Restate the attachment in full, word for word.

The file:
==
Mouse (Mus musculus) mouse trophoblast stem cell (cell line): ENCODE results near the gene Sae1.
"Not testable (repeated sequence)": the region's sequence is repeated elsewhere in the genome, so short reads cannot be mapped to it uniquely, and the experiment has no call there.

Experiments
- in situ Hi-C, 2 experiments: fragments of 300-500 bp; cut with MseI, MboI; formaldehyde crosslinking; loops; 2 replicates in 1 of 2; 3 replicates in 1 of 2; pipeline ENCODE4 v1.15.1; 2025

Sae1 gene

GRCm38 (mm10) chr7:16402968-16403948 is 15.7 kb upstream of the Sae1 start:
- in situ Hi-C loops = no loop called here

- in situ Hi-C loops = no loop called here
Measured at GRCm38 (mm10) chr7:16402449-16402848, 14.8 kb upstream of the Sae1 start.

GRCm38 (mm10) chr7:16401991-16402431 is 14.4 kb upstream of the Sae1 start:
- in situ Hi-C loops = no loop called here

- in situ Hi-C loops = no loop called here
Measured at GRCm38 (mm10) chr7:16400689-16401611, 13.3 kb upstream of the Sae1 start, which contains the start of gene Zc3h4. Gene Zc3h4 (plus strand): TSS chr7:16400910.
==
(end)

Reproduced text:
Mouse (Mus musculus) mouse trophoblast stem cell (cell line): ENCODE results near the gene Sae1.
"Not testable (repeated sequence)": the region's sequence is repeated elsewhere in the genome, so short reads cannot be mapped to it uniquely, and the experiment has no call there.

Experiments
- in situ Hi-C, 2 experiments: fragments of 300-500 bp; cut with MseI, MboI; formaldehyde crosslinking; loops; 2 replicates in 1 of 2; 3 replicates in 1 of 2; pipeline ENCODE4 v1.15.1; 2025

Sae1 gene

GRCm38 (mm10) chr7:16402968-16403948 is 15.7 kb upstream of the Sae1 start:
- in situ Hi-C loops = no loop called here

- in situ Hi-C loops = no loop called here
Measured at GRCm38 (mm10) chr7:16402449-16402848, 14.8 kb upstream of the Sae1 start.

GRCm38 (mm10) chr7:16401991-16402431 is 14.4 kb upstream of the Sae1 start:
- in situ Hi-C loops = no loop called here

- in situ Hi-C loops = no loop called here
Measured at GRCm38 (mm10) chr7:16400689-16401611, 13.3 kb upstream of the Sae1 start, which contains the start of gene Zc3h4. Gene Zc3h4 (plus strand): TSS chr7:16400910.